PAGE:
Our major goal is to understand how the pathway of protein import into chloroplasts is regulated, and elucidate the key components involved and their functional roles. The chloroplast carries out the essential reactions of photosynthesis, and houses an amazing array of biosynthetic pathways required for plant development. The chloroplast contains its own DNA, but ~98% of its proteins are encoded by the nuclear genome and synthesized in the cytosol as precursors that must be imported. We identified a zinc-binding stromal processing peptidase (SPP) that removes targeting signals from nearly all proteins entering the chloroplast, allowing them to achieve their functional conformations. Biochemical and transgenic plant studies demonstrated that SPP has been highly conserved during evolution and is essential for plant survival. Because of its pivotal role during protein import, we are establishing how SPP recognizes its unique precursor substrates, the mechanism underlying cleavage, and how SPP activation is controlled.
To broaden our understanding of the chloroplast import pathway, we developed a novel genetic screen in the model plant Arabidopsis. An important class of mutants revealed that the regulation of protein import is integrated into a nitrogen-dependent metabolic network linked to purine catabolism. Chloroplast development and adaptation to light and abiotic stress are altered in the mutants. These findings have important implications for the timing of leaf senescence and plant productivity that depend on efficient photosynthesis and chloroplast metabolism. Our genetic screen provides a new perspective to identify the decisive factors that regulate chloroplast protein import amid a dynamic, and often challenging, cellular environment.
Lamppa, G. and Zhong, R. 2013. Chloroplast stromal processing peptidase. IN: Handbook of Proteolytic Enzymes. Third edition. Eds. N. Rawlings and G. Salvese, Elsevier Ltd, London. Invited review chapter, pp. 1442-1447.
Zhong, R. Thomspon, J., Otttesen, E., and Lamppa, G. 2010. A forward genetic screen to explore chloroplast protein import in vivo identifies Moco sulfurase, pivotal for ABA and IAA biosynthesis and purine turnover. Plant J. 63: 44-59. (PubMed)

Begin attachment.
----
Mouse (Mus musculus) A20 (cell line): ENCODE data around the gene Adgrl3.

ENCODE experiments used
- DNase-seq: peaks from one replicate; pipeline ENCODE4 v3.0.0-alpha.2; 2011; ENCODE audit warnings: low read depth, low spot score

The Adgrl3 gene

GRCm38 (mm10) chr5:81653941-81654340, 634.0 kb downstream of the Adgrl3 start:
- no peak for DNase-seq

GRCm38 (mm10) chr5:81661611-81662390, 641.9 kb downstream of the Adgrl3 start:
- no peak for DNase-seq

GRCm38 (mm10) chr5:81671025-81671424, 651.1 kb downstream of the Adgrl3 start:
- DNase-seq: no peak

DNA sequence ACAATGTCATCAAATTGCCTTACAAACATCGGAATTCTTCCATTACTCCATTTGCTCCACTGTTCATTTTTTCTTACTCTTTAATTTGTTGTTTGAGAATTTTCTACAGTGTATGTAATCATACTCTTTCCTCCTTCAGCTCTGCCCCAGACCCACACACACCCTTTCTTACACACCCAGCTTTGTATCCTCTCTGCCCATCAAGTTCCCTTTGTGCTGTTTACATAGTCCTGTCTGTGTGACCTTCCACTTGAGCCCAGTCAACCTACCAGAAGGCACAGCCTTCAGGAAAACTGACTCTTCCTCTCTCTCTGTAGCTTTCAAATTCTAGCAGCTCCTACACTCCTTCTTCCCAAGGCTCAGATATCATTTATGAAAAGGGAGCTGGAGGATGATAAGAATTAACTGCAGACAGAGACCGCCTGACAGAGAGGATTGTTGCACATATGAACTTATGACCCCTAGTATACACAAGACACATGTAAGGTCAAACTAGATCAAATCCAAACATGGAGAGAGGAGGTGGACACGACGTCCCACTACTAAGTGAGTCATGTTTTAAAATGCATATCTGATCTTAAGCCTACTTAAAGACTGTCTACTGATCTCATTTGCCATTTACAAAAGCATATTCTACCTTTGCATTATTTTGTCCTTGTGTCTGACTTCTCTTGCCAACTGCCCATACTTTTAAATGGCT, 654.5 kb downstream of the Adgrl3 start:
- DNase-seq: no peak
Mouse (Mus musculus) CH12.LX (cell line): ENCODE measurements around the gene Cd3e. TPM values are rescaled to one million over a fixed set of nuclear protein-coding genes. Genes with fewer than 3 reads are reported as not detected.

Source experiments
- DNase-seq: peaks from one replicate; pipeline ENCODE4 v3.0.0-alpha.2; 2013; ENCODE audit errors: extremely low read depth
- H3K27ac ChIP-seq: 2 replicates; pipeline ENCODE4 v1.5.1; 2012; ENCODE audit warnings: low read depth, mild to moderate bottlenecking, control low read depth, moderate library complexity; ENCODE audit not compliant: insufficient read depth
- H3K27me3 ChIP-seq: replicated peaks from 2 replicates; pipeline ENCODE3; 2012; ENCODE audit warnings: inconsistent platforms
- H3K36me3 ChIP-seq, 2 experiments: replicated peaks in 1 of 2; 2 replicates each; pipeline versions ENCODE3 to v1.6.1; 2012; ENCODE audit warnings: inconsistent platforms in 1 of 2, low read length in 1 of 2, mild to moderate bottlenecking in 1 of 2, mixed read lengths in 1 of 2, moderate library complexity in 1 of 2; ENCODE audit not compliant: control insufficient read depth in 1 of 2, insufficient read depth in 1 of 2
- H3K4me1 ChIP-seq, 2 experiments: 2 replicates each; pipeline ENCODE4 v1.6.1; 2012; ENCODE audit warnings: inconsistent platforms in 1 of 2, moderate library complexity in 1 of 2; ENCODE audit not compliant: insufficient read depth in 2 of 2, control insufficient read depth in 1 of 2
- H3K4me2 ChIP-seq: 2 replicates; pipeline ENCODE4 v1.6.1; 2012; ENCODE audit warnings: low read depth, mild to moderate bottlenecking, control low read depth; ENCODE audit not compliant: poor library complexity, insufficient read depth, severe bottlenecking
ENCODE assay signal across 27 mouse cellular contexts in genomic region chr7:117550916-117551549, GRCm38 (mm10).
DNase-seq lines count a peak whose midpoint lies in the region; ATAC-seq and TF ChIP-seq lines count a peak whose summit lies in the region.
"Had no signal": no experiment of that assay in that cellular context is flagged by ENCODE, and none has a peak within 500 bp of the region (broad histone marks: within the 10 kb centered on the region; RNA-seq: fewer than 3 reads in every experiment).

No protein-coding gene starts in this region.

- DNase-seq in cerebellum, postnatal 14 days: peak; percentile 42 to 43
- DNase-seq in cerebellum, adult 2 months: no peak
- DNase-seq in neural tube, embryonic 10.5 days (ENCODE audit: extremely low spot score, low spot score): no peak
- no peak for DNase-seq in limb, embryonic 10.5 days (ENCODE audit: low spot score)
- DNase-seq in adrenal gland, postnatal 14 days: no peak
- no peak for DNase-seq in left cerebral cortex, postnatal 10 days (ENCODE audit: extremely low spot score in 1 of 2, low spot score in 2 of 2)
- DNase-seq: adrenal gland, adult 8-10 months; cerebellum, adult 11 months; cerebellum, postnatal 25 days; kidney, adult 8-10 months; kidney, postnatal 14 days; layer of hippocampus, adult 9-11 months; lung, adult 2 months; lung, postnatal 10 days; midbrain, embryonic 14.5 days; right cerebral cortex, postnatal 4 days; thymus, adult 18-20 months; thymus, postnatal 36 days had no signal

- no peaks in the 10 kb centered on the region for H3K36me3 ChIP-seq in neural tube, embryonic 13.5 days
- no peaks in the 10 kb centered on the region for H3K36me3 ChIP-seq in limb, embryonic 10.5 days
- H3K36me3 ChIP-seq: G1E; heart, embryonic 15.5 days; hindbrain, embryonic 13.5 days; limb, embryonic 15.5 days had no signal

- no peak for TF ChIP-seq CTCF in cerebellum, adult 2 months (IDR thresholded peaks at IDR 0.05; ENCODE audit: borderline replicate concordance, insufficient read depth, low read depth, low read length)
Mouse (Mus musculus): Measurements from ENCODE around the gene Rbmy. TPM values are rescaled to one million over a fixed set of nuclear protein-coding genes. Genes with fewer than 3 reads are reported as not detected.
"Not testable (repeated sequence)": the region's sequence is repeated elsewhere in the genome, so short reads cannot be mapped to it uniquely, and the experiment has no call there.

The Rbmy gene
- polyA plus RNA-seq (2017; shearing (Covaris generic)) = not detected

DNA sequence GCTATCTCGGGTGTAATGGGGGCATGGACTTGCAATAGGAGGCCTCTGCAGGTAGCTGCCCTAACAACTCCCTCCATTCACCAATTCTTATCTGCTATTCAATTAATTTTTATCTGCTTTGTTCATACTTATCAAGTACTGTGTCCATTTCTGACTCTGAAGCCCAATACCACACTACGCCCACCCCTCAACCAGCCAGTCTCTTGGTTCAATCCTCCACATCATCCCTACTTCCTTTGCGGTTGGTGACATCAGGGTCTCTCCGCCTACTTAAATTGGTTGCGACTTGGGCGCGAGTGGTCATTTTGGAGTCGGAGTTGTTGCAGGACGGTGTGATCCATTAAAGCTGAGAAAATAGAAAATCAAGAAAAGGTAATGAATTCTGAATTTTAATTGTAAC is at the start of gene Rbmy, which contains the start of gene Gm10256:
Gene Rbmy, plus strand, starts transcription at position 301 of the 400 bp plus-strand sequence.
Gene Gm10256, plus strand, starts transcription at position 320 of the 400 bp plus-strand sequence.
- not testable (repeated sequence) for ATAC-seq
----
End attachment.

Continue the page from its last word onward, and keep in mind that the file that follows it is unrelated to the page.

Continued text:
Ottesen, E., Zhong, R., and Lamppa, G. 2010. Identification of a chloroplast division mutant coding for ARC6H, an ARC6 homolog that plays a nonredundant role. Plant Science 178: 114-122. (ScienceDirect)
Ponpuak, M., Klemba, M., Park, M.,
Gluzman, I., Lamppa, G. and Goldberg, D. 2007. A role for falcilysin
in transit peptide degradation in the Plasmodium falciparum apicoplast.
Molecular Microbiol.: 63: 314-334. (PubMed)
Richter, S., Zhong, R. and Lamppa,
G. (2005) Function of the stromal processing peptidase in the chloroplast
import pathway. (Review) Physiol. Plant. 123: 362-368.
Rudhe, C., Clifton, R., Chew, O.,
Zeman, K., Richter, R., Lamppa, G., Whelan, J., and
Glaser, E. 2004. Processing of the dual targeted precursor protein
of glutathione reductase in mitochondria and chloroplasts. J. Mol.
Biol. 343: 639-647. (PubMed)
Jin, R., Richter, S., Zhong, R. and
Lamppa, G. K. (2003). "Expression and import of an active cellulase
from a thermophilic bacterium into the chloroplast both in vitro
and in vivo." Plant Mol Biol 51: 493-507. (PubMed)
Zhong, R., Wan, J., Jin, R. and Lamppa,
G. (2003). "A pea antisense gene for the chloroplast stromal
processing peptidase yields seedling lethals in Arabidopsis: survivors
show defective GFP import in vivo." Plant J 34: 802-12. (PubMed)
Richter, S. and Lamppa, G. K. (2003).
"Structural properties of the chloroplast stromal processing
peptidase required for its function in transit peptide removal."
J Biol Chem 278: 39497-502. (PubMed)
Richter, S. and Lamppa, G. K. (2002).
"Determinants for removal and degradation of transit peptides
of chloroplast precursor proteins." J Biol Chem 277: 43888-94.